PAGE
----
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The Law offices of Miriam G. Altman, P.C. regularly reviews developments in Massachusetts family law reported cases. Below are summaries of noteworthy recently reported cases.

Murphy v. Murphy, Appeals Court of Massachusetts, Unpublished Disposition No. 12-P-167, January 28, 2013

In Murphy v. Murphy, the Massachusetts Appeals Court ruled that the plaintiff/wife was automatically entitled to 6% interest on $160,000 that the husband was ordered to pay to accomplish an equitable division of assets. The Appeals Court otherwise refused to disturb two judgments of contempt with regard to interest and attorney’s fees. The parties’ April 13, 2010 judgment of divorce ordered the husband to pay the wife $160,000, as a division of assets, as well as transfer his interest in the marital home. The wife was to pay the mortgage so long as the husband complied with the judgment.  On July 14, 2010, the wife filed a complaint for contempt for the husband’s failure to pay the $160,000 or transfer his interest in the home. The judge ordered the husband to sign a deed and fined him a $100 for each day he failed to do so. The judge later issued a judgment ordering the husband to pay the $160,000, arrears on the mortgage, and $5,000 in attorney’s fees. The judge denied the wife’s request for interest on the $160,000 and did not enforce the $100 per day fine. The wife filed a second contempt alleging that the husband had still failed to pay the $160,000 or the back due mortgage on the marital home. The judge expressly found the husband in contempt, but would not award the wife attorney’s fees, costs or interest. The wife appealed.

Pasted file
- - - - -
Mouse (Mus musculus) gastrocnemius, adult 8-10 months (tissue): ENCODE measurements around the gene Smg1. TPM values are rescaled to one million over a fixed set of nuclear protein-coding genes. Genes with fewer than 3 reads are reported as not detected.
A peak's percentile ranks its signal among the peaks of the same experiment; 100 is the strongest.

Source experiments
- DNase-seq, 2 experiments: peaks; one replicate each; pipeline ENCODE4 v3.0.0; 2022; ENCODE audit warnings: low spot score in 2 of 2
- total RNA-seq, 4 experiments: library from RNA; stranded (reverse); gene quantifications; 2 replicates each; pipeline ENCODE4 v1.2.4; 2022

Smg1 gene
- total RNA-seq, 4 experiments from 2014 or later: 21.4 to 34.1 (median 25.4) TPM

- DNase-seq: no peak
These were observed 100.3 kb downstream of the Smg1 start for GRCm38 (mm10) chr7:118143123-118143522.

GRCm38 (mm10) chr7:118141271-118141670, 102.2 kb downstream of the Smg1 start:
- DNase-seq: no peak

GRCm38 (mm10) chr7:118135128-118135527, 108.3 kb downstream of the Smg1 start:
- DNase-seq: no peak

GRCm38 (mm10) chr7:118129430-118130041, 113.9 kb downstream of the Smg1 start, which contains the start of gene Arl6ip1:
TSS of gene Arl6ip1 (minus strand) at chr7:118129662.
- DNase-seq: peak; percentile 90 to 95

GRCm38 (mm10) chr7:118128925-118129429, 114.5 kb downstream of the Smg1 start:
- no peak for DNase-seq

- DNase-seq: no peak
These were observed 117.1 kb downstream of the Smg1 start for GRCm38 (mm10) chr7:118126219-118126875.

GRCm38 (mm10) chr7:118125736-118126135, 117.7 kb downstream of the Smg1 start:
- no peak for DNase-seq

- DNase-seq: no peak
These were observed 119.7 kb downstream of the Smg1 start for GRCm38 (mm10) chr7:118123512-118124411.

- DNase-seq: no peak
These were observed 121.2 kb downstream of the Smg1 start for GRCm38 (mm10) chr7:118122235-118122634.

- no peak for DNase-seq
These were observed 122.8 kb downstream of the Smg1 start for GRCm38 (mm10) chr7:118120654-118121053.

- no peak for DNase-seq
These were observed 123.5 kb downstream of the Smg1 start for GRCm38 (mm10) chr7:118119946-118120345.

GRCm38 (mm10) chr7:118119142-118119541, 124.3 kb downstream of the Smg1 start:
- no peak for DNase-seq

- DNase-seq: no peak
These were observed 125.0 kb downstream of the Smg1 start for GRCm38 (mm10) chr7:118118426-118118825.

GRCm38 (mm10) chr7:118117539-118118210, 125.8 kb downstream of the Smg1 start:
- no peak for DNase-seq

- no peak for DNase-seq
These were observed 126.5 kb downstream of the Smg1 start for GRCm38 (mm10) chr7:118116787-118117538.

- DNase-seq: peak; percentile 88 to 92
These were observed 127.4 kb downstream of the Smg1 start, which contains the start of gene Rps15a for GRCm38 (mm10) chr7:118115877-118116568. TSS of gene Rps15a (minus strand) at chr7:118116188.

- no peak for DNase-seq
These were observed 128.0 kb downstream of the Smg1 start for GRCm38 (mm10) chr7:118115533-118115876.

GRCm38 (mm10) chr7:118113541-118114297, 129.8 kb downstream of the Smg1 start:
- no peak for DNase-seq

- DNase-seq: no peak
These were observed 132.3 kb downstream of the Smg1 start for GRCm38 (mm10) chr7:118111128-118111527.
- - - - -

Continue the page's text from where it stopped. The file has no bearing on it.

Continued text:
Read more: Murphy v. Murphy

Merrill v. Johnson, Appeals Court of Massachusetts, Unpublished Disposition No. 11-P-1830, September 19, 2012

In Merrill v. Johnson, the Massachusetts Appeals Court, pursuant to Rule 1:28, affirmed a trial court’s judgment of divorce which did not grant the husband a portion of the wife’s $12 million interest in family trusts.

The wife held an interest in family trusts, namely the "Merrill Trusts" and the "Hancock Trust." The Probate and Family Court found that the parties lived a modest lifestyle during the marriage, maintained separate assets, filed separate tax returns and planned for the future separately. The judge further found with regard to the Merrill Trusts, that there was no use of any income or principal from the trusts during the marriage, and the wife had no right to receive any distributions from the trusts until the death of her father, so that the wife’s interest was contingent. The judge left the parties with the assets they each brought into the marriage, gave each half of the equity earned during the marriage in the martial home, and awarded the husband most of the non-trust marital assets to offset the likelihood that the wife will acquire more assets in the future. The husband appealed the amended supplemental judgment of divorce and order denying his motion to vacate.

Read more: Merrill v. Johnson

Moreno v. Naranjo, 465 Mass. 1001, 987 N.E. 550 (2013)